The paintings, begun in acrylic and finished in oil (acrylic allows Storey to work quicker in the initial stages) utilize color to "equate humor with profound joy and express big truths without succumbing to pretension." This almost goes without saying, since Storey - for a serious painter - has always struck me as one of the most genial painters of his generation. Not that there's been much competition. Unusually for a New York painter, misery has been banished from his emotional repertory - there's barely a glower in his entire oeuvre. Though his hues can evoke subterranean depths, he invariably surrounds them with a brightness redolent of desert islands. Or supermarkets stranded on desert islands.
His paintings' cut and dried divisions eschew blending: everything has its place, layered one atop another or side by side. Yet opposites attract across this flatness. Tall static bundles of inert paint jostle heraldic fields where more succulent paint preens itself, and from one edge of the canvas metallic grays signal to vermillion patches across the way, enabling our eyes to ferry across the center. Storey is as much traffic warden as town planner.
Knowing that Storey began as an abstract painter - never painting from the model, even as a student - can lull us into regarding his works as purely formal statements. On the one hand, pondering how smartly he's slotted his horizontals into his verticals, on the other tracking his brushstrokes along their runic routes. But just when we think we've figured out what a "Storey" involves, lo and behold a stable door opens and here, in the latest canvases, unexpected horses prance into view. As the serials promise: To Be Continued.
David Storey, born in Madison, WI in 1948 is an artist who lives and works in New York City. He received both a BA and an MFA from the University of California at Davis, graduating in 1972. Storey exhibited with Jay Gorney Modern Art in the mid 1980's and with Hirschl and Adler Modern from 1986 to 1993. He has participated in numerous group exhibitions in the United States and abroad.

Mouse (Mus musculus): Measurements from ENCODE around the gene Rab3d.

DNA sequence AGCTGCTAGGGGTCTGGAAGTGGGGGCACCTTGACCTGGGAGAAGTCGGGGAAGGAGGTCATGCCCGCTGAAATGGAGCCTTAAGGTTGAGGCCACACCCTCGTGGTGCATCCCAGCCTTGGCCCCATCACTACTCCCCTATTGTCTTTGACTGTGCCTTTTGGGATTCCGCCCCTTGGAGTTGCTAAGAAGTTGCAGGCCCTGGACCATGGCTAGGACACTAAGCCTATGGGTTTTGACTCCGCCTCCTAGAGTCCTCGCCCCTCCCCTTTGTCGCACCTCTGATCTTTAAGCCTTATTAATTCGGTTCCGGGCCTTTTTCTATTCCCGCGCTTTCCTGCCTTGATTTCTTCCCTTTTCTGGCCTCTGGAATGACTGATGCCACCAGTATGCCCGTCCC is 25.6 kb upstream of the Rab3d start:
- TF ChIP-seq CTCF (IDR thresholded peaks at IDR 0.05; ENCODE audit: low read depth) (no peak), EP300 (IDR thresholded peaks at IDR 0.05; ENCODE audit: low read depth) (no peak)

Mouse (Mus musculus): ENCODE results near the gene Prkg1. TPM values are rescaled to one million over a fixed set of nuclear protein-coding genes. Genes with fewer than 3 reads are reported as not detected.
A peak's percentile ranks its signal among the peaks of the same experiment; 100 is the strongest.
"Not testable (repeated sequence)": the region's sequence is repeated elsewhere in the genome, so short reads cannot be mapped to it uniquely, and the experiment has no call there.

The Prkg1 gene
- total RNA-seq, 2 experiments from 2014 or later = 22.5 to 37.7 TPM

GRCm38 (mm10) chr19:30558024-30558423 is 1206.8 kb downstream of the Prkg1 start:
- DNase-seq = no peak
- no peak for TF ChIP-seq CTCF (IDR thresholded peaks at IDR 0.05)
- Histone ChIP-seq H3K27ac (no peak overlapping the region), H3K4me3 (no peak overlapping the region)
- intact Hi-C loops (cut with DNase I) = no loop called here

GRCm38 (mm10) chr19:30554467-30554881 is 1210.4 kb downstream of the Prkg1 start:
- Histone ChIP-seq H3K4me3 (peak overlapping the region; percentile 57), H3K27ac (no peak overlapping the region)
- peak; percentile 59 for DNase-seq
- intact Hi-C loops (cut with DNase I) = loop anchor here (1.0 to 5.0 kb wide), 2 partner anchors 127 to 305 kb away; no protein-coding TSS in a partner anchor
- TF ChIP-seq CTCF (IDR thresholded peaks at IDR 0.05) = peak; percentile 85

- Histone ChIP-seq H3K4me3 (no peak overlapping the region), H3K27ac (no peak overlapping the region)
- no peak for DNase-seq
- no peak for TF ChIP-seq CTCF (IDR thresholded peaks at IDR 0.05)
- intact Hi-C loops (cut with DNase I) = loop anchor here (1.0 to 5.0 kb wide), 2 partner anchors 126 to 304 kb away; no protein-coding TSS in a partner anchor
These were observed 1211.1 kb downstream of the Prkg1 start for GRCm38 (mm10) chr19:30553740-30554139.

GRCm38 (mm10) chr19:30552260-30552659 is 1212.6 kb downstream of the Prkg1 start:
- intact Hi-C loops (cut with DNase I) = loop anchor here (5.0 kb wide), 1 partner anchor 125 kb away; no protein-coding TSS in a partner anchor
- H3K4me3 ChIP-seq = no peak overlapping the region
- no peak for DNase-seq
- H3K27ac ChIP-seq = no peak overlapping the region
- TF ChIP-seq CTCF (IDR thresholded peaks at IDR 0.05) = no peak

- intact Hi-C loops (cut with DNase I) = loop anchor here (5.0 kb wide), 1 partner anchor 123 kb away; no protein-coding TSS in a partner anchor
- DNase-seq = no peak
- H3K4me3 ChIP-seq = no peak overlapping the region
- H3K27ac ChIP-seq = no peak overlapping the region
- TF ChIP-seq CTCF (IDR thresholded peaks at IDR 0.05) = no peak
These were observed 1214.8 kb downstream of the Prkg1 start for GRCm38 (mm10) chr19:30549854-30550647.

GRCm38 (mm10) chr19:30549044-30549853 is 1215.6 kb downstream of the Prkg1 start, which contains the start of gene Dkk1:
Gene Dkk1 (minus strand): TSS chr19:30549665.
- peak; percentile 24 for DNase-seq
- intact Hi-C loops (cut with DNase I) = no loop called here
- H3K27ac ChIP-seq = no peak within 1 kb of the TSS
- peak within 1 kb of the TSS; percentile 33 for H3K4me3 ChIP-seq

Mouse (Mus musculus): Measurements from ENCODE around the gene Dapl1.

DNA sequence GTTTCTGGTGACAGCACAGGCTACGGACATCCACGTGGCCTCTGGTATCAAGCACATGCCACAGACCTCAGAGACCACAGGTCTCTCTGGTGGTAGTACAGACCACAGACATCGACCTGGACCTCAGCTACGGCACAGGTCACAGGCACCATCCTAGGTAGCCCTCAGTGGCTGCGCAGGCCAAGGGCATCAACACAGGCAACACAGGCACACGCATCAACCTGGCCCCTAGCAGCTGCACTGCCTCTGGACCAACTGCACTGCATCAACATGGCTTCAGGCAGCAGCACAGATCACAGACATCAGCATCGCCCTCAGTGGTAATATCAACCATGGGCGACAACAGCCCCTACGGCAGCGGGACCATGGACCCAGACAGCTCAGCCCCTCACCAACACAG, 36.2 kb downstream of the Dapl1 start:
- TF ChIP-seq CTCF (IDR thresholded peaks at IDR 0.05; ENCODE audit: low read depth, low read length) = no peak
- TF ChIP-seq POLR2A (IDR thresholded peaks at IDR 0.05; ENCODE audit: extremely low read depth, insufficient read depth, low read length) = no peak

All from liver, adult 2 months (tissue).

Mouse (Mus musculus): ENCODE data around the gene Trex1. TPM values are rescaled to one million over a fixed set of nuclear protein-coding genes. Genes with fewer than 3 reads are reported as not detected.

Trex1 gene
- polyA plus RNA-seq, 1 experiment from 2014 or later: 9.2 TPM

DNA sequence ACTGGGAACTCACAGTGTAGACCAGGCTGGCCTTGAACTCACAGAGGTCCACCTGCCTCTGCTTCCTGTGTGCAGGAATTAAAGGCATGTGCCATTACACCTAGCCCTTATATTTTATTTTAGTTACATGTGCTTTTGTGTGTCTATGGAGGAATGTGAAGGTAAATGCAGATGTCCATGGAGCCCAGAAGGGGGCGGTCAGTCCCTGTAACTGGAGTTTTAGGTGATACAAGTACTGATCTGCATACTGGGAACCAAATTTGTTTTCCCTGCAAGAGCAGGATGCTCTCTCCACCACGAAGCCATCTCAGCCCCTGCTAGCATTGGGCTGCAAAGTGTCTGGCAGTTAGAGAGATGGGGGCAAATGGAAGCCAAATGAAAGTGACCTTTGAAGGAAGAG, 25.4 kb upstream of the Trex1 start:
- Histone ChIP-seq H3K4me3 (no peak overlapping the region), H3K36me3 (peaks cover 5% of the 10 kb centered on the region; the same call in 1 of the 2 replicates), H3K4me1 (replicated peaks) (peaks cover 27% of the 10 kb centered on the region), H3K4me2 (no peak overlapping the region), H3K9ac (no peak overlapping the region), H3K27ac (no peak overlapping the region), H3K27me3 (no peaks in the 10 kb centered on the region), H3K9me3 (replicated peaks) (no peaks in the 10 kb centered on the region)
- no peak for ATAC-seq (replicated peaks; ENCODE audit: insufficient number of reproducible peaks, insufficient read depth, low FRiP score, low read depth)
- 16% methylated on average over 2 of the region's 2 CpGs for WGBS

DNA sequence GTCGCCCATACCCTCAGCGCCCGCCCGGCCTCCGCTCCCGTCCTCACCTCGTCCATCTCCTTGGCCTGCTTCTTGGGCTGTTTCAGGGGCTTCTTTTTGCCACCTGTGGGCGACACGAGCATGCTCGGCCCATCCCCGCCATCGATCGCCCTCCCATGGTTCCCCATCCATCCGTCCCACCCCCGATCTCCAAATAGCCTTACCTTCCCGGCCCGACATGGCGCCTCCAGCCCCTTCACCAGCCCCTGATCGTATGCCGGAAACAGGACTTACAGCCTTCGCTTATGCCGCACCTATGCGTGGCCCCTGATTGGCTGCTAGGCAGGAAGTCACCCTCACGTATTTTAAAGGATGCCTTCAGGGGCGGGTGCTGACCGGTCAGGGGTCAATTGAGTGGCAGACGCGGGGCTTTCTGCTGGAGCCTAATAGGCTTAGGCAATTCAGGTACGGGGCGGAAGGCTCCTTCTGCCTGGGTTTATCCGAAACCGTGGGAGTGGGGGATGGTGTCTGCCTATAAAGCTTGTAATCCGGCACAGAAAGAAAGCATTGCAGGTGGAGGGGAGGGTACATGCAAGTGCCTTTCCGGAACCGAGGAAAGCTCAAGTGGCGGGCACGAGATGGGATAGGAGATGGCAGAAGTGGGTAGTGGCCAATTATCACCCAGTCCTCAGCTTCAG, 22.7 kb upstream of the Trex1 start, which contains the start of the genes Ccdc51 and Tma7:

He has received a National Endowment for the Arts Fellowship Grant, a New York Foundation for the Arts Grant, the Milton and Sally Avery Residency at Yaddo, and grants from the Elizabeth Foundation for the Arts. He is married to the artist Jane Kent. They have a son, Jack.
Trevor Winkfield was born in Leeds, England and after studying painting at the Royal College of Art in London he moved to New York City in 1969, where he has lived ever since. His work is represented by Tibor de Nagy Gallery. A book on his paintings and drawings, Trevor Winkfield's Pageant, with essays by Jed Perl and John Ashbery, was published in 1997 by Hard Press. Besides painting, he has collaborated extensively on books with poets of the New York School, including John Ashbery, Harry Mathews, Ron Padgett, Charles North, Larry Fagin, John Yau and Christopher Edgar. His essays on Vermeer, Florine Stettheimer, Joseph Cornell, Chardin, Jasper Johns, Gerald Murphy, Myron Stout, Leonardo da Vinci, John Graham, George Braque and others have appeared in such magazines as Art in America and Modern Painters. He is a Guggenheim Fellow and a Chevalier dans l'Ordre des Arts et des Lettres.